Kali had to wait for a whole twelve years until he could find a flaw in Naḻa. He went to Naḻa’s friend Puṣkara, instigated him to invite Naḻa to play a game of dice, and he (i.e. Kali) entered the dice that would be used for the gamble. When invited, Naḻa could not refuse to play. Falling prey to Kali’s rage, Naḻa lost all his gold, wealth, chariots, and so forth even as Damayantī watched the game. The madness of the game befuddled his mind and he played like a man who is unconsciousness of his body. None of his friends were able to stop him. Ministers and townsfolk came to him to beg him to stop. Damayantī narrated this to Naḻa with her eyes overflowing with tears. But he did not utter a single word. Therefore all of them returned with sorrowful hearts. When Damayantī saw that the rolled dice was always unfavourable to Naḻa, she was afraid; she called for the charioteer Vārṣṇeya and sent her son Indrasena and her daughter Indrasenā along with him to her father Bhīmarāja’s place. Then Vārṣṇeya became a charioteer to King Ṛtuparṇa.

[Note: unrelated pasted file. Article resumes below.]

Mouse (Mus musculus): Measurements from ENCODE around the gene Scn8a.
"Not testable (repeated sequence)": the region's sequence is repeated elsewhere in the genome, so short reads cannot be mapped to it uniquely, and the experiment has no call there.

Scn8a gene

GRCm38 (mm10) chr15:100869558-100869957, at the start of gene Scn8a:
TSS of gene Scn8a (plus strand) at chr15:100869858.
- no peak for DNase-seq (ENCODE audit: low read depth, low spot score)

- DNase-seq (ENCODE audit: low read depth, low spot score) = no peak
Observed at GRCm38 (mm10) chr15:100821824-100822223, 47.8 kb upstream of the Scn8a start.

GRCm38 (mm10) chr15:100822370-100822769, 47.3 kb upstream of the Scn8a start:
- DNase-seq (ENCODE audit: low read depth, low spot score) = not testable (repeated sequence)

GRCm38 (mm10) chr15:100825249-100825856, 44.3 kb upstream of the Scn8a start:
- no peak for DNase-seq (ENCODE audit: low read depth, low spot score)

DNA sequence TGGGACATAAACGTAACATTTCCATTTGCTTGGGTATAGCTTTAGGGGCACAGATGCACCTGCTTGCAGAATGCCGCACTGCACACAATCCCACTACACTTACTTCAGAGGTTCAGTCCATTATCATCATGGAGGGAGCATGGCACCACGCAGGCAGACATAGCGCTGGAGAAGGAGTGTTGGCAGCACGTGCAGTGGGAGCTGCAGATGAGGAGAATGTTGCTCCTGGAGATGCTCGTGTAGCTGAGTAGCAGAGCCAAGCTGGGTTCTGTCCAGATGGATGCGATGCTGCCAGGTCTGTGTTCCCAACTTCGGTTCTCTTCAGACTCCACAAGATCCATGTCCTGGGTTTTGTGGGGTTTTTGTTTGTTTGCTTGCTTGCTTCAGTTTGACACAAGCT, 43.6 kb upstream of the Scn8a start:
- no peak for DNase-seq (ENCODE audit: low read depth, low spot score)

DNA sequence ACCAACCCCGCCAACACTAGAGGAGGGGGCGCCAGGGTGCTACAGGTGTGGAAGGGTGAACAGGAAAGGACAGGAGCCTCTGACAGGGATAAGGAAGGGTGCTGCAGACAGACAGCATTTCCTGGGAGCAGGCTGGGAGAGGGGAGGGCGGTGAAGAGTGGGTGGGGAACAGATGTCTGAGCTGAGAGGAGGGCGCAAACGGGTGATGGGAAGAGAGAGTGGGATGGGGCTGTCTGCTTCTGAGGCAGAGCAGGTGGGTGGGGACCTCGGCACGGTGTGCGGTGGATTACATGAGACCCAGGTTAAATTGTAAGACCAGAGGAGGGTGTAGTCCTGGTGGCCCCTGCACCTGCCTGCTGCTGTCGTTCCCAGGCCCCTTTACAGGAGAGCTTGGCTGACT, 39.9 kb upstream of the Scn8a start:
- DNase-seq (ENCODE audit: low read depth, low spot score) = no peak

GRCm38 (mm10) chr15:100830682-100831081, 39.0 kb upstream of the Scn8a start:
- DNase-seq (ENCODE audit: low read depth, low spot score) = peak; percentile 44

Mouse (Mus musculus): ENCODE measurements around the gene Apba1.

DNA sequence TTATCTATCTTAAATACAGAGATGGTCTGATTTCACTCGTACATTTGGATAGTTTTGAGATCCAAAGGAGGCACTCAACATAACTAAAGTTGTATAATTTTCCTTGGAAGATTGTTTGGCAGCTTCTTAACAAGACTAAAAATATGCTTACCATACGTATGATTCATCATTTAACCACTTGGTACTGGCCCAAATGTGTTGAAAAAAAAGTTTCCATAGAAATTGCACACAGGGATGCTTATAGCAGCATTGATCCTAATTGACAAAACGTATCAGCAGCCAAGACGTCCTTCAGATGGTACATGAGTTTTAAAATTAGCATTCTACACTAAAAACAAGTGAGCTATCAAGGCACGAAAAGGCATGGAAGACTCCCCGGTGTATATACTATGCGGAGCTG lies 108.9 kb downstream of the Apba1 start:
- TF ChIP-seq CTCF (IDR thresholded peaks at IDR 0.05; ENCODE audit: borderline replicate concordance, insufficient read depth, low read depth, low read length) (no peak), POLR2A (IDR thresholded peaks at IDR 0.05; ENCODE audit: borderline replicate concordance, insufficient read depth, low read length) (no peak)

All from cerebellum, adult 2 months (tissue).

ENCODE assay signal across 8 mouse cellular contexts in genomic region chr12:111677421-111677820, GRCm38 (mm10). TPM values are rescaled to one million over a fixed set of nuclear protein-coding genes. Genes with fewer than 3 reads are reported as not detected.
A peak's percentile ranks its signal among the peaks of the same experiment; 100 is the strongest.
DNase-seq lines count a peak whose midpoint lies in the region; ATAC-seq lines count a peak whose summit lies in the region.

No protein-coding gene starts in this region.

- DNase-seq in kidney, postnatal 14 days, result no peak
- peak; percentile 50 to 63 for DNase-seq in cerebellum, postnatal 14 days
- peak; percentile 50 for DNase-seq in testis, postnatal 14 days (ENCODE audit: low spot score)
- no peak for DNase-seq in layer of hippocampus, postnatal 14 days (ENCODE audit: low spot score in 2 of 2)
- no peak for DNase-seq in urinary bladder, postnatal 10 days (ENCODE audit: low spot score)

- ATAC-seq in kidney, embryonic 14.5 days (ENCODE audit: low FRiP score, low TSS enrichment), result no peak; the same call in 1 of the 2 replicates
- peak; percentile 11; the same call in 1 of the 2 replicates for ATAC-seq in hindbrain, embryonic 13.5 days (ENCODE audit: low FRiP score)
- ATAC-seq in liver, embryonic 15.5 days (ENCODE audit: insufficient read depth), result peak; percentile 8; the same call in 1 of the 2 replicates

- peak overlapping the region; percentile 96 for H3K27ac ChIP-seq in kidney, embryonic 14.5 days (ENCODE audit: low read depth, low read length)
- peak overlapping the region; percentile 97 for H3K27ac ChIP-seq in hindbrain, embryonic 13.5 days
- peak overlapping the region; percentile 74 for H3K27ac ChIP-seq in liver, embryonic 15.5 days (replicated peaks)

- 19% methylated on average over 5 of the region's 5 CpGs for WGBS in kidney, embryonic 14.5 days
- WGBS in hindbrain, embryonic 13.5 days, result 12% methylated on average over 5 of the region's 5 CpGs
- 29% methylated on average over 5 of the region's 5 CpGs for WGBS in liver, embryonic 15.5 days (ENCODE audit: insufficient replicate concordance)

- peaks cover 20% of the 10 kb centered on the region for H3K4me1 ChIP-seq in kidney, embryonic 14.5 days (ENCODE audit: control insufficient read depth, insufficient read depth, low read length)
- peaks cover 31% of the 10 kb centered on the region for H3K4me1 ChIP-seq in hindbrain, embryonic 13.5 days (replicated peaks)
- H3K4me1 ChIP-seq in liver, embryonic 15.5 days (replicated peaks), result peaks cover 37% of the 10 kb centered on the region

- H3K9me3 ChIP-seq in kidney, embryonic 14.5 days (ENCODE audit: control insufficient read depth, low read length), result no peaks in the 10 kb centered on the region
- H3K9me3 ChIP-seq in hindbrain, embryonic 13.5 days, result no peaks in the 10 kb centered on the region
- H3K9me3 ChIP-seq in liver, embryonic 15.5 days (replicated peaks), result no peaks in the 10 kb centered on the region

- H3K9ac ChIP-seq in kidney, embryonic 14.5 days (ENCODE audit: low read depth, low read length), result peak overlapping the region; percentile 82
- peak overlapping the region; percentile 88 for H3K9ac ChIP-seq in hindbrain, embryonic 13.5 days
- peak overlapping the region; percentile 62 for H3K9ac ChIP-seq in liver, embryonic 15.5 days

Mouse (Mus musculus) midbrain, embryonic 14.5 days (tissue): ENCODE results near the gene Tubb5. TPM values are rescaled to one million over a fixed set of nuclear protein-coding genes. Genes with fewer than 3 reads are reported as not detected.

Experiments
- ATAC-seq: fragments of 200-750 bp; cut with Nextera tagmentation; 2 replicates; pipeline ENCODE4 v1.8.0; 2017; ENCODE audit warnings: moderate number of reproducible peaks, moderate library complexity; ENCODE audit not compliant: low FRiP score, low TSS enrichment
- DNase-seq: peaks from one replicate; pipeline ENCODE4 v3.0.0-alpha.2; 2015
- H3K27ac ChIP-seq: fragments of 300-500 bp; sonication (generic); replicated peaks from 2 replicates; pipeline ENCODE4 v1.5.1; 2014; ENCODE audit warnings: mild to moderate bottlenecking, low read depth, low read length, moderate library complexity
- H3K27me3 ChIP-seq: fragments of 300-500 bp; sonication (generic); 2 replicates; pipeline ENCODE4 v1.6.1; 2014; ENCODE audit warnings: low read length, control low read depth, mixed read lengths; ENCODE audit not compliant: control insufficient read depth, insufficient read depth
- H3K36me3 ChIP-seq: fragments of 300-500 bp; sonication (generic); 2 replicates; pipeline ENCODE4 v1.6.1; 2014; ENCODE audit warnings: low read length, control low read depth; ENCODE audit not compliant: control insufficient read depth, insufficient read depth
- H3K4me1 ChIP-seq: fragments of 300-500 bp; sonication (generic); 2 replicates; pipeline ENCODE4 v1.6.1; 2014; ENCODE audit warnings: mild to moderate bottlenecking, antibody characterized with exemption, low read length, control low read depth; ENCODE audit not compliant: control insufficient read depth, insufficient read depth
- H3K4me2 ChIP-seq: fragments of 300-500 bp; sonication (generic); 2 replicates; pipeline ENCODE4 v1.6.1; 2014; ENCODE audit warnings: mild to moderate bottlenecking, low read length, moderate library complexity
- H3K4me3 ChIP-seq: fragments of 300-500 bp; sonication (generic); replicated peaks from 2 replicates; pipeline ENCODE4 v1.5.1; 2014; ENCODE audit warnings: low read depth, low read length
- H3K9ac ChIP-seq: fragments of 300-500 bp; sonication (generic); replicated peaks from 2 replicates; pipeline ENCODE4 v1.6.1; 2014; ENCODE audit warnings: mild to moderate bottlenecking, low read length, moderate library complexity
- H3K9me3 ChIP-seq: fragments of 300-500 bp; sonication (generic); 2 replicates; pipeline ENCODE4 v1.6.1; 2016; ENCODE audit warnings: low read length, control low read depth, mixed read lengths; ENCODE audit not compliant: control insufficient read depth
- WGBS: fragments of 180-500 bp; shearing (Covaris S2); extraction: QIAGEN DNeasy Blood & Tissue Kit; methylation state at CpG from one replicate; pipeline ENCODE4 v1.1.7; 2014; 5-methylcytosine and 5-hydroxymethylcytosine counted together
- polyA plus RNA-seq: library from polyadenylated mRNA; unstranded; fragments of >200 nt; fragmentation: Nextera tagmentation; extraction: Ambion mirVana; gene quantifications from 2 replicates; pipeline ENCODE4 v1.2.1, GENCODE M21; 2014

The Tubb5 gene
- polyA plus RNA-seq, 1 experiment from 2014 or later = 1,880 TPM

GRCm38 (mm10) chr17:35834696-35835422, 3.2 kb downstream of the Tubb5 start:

After Puṣkara won everything that Naḻa owned, he said, “If you want to continue playing, then do so! Damayantī is left! If you like to place her for wager, then do that!” Listening to those words, Naḻa felt as if his chest had been torn apart. He saw Puṣkara with profound sorrow, without uttering a word, except for a single piece of cloth that he wore on his body, he removed all his ornaments and garments, placed it in front of the winner, and went away. Damayantī too, wearing but a single piece of raiment, started following him. With the authority of a king, Puṣkara declared that if anyone went to help Naḻa then he would be put to death. Therefore Naḻa and Damayantī got nothing to eat in the city and for three nights, they just drank water; unable to find any food, they starved and as they were slowly withering, they came across a few golden coloured birds. If he caught those birds, not only would they get money but they could also get something to eat – with this thought, Naḻa took the single piece of cloth he was wearing and threw it on them, in a bid to capture them. They flew away carrying the cloth itself, leaving Naḻa naked on the ground, bowing his head down in shame; and as they flew away they told him, “O fool! We are the dice; we didn’t like the fact that you walked away with a piece of cloth; therefore we came to take that also away from you!” At that point, the king looked at Damayantī and said, “O lady of good qualities! These dice have snatched away all my wealth. They ensured that in the land of Niṣadha we don’t get food and wither out of starvation. Now they have even seized the single piece of cloth that I wore. Having attained such a terrible state of distress, it feels like my life will end due to this sorrow. Therefore, as your husband, I will tell you something that is for your good: Look there! There are a few paths that start out from the southern direction. This is the Vindhya mountain range; that is the Payoṣṇī river. There are āśramas of ṛṣis abundant in fruits. This is the road that leads to Vidarbha; this is the road that leads to Kosala!” Damayantī, who had been ravished by sorrow, shed copious tears when she heard these words. She said, “Mahārāja! When I think about your oath, my heart trembles; I lose control over my own body. Having lost your lands and treasures, finding neither a morsel of food to eat nor a piece of cloth to wear, you are withering away; how can I go away, forsaking you in a forest uninhabited by humans? However deep your sorrow might be, can you get a better friend than your wife? Is there anyone else who can help you better than your life partner?” Naḻa said, “What you say is true, Damayantī! Man has no better friend than a wife; I have no desire to abandon you! Why do you doubt me? I might forsake myself perhaps but I will never forsake you!” Damayantī said, “Mahārāja! If that’s the case then why are you showing me the way to Vidarbha? I know that you are not one who will abandon me. But when the mind is distressed, it is possible that you forsake me. Again and again when you are pointing towards these different directions, I get that feeling. If your desire is that I should go, then let us both go to Vidarbha, come! The king will look upon you with respect. Both of us can live in my house in peace!” Naḻa said, “O my beloved! Your father’s kingdom is like my own; there is no doubt about that. But I will not be able to go there while I’m sunk in troubles. Earlier, when we were wealthy and prosperous, we had paid a visit, which brought you joy. Now, having lost everything, if we go there, your sorrow will only increase.”